The opinions expressed in this article are the author’s own and do not necessarily reflect the view of RWA Compliance Services Ltd.
This article has been provided by Robin Wood, chartered insurance practitioner and expert on insurance broking market practice and standards, and Roger Franklin, Head of Insurance Litigation at Edwin Coe Solicitors.
In last week’s article, we introduced the concept of a broker’s duty of care in relation to their client and posed the following case study:
This is the case of a broker who recommended a package policy to a commercial client. It was a modest sized business with a turnover of £1.5 million. A delivery man visited the business premises and a store of goods fell on him. He was incapacitated and lost the use of both his legs. He sued the client for over £5 million, plus costs of nearly £1 million.
The default sum insured for public liability under the package policy was £2 million.
We asked whether the brokers in this case had discharged their duty of care.
The first issue you should have considered is the status of the package policy. We stated that there was a default limit of indemnity of £2 million. So, if the broker simply recommended the policy, then you should consider that in the absence of any other guidance or warnings, the broker also recommended that the client choose an inadequate sum insured. Therefore, they did not discharge their duty of care. The claim was not paid in full, and the policy was not suitable.
Did you consider how the broker might avoid this potential PI Liability?
The key learning point is that package policies contain default sums insured and if you do not point these out to the client and ask them if they are adequate, then you are likely to be deemed to have recommended the default sums insured and covers in the policy.
Do not make the mistake of simply asking the client to check if the policy is adequate for their needs. Most clients know very little about insurance and it is up to you to take reasonable steps to ensure that the client can understand the insurance and the decisions you are recommending they take.
Let us look at that in a little more detail:
You must take reasonable steps to ensure the client can make an informed decision.
This means that the broker must do some explaining. To do that, the broker needs to understand the level of knowledge of insurance that the client holds and, in particular, the individual who is dealing with insurance matters.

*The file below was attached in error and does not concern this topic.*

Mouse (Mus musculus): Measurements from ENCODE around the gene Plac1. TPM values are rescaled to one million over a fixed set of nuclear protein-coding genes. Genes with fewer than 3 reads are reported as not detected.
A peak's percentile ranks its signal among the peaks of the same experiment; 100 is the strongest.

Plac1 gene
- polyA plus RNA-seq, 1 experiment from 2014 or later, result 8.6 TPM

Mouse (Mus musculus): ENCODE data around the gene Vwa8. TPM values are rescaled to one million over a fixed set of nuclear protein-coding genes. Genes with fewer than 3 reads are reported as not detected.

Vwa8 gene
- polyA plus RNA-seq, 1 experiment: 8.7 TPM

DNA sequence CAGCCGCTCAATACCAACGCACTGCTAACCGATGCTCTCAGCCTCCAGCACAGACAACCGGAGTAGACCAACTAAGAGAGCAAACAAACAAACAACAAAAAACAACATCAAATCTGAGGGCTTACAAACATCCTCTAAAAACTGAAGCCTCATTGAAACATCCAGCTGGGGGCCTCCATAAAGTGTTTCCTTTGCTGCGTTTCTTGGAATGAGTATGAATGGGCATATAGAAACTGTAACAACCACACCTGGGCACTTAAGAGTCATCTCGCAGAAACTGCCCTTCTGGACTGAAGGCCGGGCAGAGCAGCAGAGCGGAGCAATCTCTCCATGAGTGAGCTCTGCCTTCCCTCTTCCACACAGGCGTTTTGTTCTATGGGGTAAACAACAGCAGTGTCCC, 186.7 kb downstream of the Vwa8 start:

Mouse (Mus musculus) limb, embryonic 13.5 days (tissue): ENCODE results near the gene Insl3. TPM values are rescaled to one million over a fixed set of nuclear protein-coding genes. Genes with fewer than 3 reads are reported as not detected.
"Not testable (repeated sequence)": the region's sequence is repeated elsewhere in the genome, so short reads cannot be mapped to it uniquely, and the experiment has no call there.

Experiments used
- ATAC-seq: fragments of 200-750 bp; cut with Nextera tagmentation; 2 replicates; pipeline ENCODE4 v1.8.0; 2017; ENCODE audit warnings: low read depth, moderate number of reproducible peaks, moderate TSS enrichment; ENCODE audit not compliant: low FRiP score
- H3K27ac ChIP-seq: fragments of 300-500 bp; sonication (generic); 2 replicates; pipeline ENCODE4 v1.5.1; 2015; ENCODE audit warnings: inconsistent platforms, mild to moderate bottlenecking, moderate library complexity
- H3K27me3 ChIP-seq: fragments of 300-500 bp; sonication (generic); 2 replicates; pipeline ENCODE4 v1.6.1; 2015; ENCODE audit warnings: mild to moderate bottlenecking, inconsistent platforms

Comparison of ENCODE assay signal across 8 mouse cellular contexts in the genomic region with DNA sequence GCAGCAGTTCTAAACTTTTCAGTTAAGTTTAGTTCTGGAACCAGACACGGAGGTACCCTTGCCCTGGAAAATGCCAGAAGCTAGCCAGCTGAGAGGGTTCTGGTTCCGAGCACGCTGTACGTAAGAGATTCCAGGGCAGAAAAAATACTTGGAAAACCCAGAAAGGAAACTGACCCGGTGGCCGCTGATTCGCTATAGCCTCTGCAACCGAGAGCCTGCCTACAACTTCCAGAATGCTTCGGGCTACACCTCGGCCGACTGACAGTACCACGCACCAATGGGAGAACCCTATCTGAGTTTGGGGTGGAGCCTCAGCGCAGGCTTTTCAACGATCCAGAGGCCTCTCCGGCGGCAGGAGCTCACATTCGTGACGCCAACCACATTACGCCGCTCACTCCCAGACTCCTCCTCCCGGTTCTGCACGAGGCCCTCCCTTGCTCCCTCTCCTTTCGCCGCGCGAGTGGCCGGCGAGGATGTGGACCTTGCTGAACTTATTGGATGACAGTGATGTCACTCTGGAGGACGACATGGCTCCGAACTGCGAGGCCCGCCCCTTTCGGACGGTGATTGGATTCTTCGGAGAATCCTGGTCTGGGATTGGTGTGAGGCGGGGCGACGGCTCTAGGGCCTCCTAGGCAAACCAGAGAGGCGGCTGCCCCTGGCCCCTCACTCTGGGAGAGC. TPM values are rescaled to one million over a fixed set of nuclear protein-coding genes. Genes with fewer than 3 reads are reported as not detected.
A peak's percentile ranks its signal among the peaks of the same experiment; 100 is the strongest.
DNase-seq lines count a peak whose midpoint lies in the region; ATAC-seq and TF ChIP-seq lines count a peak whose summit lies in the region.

In the case of Eurokey Recycling Ltd v Giles Insurance Brokers Ltd (2014), the judge (who was an acknowledged specialist on financial services matters), referred to the fact that in that part of the industry there was a Codec which defined the knowledge of customers, and expressed surprise that this had never happened in the general insurance industry.
The Guernsey Financial Services Commission took heed of this suggestion and in their New Code of Conduct, included a simple codec that will help us all categorise our commercial clients.
If you class all your clients as insurance laymen then perhaps that is best, but equally clients will tire of explanations of things they already know.
Not all commercial clients are insurance laymen; many will be experienced laymen. Equally, some will be very informed full time insurance managers (sophisticated buyers) and some will even be peer practitioners who know just as much as you do, if not more.
A well-constructed glossary of explanations and terms is a useful tool which you can remind a commercial client to refer to. Never be afraid to refer a client to this, regarding any matter that might lead to a claim being rejected or reduced, with emphasis if appropriate.
Remember, this is about planning to give the client a better chance of getting a claim paid in full.
The learning point is that to discharge your duty of care by reasonably ensuring a client can make an informed decision, you have to first consider what their level of knowledge is and make a note of it!
So, the duty of care requires the insurance broker to give information. A critical part of discharging that duty, is to give information to the extent that the actual client can make an informed decision. By inference, this means that the broker must explain matters to the client through a modified explanation that dovetails with the client’s knowledge of insurance matters.
Ahead of next week’s article, let’s pose another a case study.
Case study 2
Client A was a fast-growing trendy bakers in London. The broker had acted for them for three years. A fire occurred and their business was destroyed towards the end of their policy year. They were insured for £500,000 gross profit on a turnover of about £5 million, under a combined policy with an indemnity period of 12 months. The client used the gross profit figure in their accounts.
They were able to find alternative premises while their own was rebuilt, but the 12-month indemnity period was substantially inadequate. The client had chosen the 12-month indemnity period as the broker had advised them that the indemnity period would be the maximum time needed to get back into business.
The adjusters claimed that the correct sum insured for gross profit should have been £3 million and average was applied on a £2 million gross profit claim which was exaggerated by their rapid expansion.
The broker was sued for the losses incurred by virtue of the inadequate insurance.
Consider what the broker might have done to avoid the claim that they had failed to discharge their duty of care?
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